5.0 out of 5 stars Tragically hysterical 29 July 2001
By A Customer
I had been warned the book would literally lose the plot after the first few chapters, so relished the early parts, waiting for it to deteriorate. It never did for me. I read the entire thing, notes, acknowledgements et al and loved it. Yes it does ramble but Eggers writes as he thinks which I found totally engrossing. His often subtle references to his relationship with his brother were gutting, contrasting to his aggressive, laddish, but hilarious accounts of life in his 20s. To me, the book is brave, self-conscious and was like living inside his head for a few days; which is why over editing would have ruined it. In spite of the apparent arrogance of the title, I think Eggers would be genuinely bemused that anyone had actually spent half an hour giving discussing his book on this web site. A word of advice - definitely read the notes afterwards, they put a lot of things into perspective.
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4 of 4 people found the following review helpful
5.0 out of 5 stars marmite 7 April 2002
Like marmite you either love this book or you hate it and i am pleased to say that i adored it, from the first page to the last it was an absorbing, funny, tragic and wonderful book. I loved the rambling, unedited text and highly recommend it. i do agree with the earlier reviewers who said that reading the end bit (mistakes we knew we were making) did help to put the rest of the book into perspective...
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Most Recent Customer Reviews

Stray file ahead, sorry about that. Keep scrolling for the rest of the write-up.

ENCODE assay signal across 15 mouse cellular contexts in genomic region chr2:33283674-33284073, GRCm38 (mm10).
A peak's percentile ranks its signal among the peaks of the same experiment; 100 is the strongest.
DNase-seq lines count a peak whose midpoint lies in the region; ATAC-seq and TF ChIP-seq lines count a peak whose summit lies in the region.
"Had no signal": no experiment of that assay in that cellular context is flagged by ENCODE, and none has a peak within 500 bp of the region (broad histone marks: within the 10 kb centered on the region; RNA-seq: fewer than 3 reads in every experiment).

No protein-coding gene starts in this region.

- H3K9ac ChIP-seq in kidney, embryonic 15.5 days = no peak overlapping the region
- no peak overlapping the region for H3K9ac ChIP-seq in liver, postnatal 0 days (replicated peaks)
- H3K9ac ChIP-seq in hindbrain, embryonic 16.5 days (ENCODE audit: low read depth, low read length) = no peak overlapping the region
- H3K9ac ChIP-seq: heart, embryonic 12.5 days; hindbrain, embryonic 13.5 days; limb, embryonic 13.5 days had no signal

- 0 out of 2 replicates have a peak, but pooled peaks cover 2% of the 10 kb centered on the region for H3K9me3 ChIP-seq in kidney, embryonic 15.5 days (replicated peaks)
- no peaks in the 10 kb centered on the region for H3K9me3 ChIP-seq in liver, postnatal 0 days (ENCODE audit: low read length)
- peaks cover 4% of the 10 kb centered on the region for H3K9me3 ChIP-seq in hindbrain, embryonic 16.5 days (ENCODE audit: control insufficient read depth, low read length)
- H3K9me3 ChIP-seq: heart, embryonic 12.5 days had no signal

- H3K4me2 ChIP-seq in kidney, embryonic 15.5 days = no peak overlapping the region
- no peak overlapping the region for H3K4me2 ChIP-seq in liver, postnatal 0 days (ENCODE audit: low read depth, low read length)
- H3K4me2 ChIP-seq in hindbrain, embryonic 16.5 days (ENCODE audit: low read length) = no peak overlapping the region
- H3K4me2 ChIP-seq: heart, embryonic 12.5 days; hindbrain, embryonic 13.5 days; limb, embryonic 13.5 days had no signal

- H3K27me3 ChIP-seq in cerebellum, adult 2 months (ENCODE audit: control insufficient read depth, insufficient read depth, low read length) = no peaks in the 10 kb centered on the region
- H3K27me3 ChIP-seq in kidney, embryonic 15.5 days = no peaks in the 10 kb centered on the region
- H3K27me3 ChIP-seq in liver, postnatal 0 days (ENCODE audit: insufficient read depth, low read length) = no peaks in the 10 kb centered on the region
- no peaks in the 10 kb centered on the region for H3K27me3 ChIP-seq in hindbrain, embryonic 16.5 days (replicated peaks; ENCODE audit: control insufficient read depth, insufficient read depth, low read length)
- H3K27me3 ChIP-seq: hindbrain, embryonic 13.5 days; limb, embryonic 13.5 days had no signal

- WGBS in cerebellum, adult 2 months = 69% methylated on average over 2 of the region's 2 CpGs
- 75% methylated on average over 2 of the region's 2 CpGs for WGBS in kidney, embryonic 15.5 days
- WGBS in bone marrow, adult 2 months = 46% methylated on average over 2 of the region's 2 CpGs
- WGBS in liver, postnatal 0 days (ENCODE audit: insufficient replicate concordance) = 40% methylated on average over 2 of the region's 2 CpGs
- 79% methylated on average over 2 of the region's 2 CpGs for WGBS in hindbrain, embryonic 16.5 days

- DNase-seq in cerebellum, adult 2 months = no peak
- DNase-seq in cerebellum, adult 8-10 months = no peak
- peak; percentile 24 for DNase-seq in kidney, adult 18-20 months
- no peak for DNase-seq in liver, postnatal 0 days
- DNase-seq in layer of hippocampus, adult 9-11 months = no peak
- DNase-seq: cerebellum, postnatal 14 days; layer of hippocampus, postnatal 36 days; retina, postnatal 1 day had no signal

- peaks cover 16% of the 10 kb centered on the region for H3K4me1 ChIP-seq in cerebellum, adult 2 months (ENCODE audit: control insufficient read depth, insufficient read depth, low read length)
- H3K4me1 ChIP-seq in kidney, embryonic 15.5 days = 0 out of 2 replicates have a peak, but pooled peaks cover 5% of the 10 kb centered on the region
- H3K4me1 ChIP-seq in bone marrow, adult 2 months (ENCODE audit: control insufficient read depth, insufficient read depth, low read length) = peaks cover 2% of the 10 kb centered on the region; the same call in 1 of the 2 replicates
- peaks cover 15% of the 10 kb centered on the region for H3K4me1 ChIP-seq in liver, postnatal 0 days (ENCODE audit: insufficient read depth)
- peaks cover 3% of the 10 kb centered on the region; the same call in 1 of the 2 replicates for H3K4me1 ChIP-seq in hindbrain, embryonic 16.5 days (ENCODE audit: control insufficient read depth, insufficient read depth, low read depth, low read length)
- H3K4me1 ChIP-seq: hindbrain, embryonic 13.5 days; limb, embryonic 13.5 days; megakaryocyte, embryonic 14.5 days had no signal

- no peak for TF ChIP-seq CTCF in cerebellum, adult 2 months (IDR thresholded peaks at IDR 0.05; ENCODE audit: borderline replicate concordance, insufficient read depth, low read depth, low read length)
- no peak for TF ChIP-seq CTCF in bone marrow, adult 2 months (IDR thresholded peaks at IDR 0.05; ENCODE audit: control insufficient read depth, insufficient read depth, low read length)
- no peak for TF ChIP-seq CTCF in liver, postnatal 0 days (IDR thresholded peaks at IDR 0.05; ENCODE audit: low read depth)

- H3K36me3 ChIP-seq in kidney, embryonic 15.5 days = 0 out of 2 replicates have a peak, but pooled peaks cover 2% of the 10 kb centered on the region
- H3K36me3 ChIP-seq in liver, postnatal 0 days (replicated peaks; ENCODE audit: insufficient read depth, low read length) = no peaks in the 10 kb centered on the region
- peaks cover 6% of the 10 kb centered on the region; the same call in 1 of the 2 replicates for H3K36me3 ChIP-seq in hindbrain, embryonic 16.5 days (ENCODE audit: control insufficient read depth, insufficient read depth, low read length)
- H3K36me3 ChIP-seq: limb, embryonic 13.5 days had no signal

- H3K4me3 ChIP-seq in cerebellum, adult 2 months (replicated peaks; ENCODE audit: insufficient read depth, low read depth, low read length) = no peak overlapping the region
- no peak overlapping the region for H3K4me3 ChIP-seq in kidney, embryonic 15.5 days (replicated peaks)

3.0 out of 5 stars At times brilliant, at others annoying! Sorry.
This book doesn't work well as an audiobook.

I was intrigued by the title, by the story - the recounting (with embellishments) of a twenty-something man who takes... Read more
Published 8 months ago by K. J. Noyes
5.0 out of 5 stars The title says it all
This is a book which seems to be written by a very young and inexperienced person struggling through life and dealing with tragedy, disadvantage and responsibility long before he... Read more
Published 9 months ago by CAROLE WILLIS
5.0 out of 5 stars A workbreaking stag of genial heartiness
Well I know that I'm a little behind the curve here, what with this book being over 10 years old now, but I only just read it and, my friends, if you still have it on your list,... Read more
Published 10 months ago by Shirley Ramone
5.0 out of 5 stars I didn't think I was going to like it, but I was very wrong
The idea of someone who is completely unknown (at the time it was written) thinking his story is worthy of being heard strikes me as somewhat egotistical and presumptous. Read more
Published 17 months ago by BrynG
5.0 out of 5 stars Loved it
Wonderful, inspiring and funny novel that does at times ramble and extend sections for no apparent reason but that is part of the charm. Eggers has not surpassed this in my view.
Published 19 months ago by D
3.0 out of 5 stars Too much work
Eggers' unique style will make you laugh, suck you in and his descriptions of people, places and situations are witty, precise and refreshing. Read more
Published 22 months ago by JennyB
5.0 out of 5 stars Magnificently moving
I loved this book. The style of writing like a garbled train of thought is just like listening to your own subconscious ( well mine anyway.. Read more
Published on 28 May 2012 by Jakimhall
3.0 out of 5 stars Overhyped
o start off I found Dave Eggers style quite funny, the chapter with his mother dying was actually strangelly amusing (and yes I know that sounds strange) it was just the particular... Read more
Published on 1 April 2012 by Lucybird
4.0 out of 5 stars Excellent read!
Excellent book!! Very originally written. Took me a long time to read, but really enjoyed it! True story of Dave Eggers who raised his nine year old brother after losing both his... Read more
Published on 7 Mar 2012 by Laura82
5.0 out of 5 stars An excellent read.
Fantastic book. Dave Eggers is an excellent writer and the tragic story is told in an amusing and, as the title implies, heartbreaking way. Definitely one to recommend to others.
Published on 5 Mar 2012 by Jonni I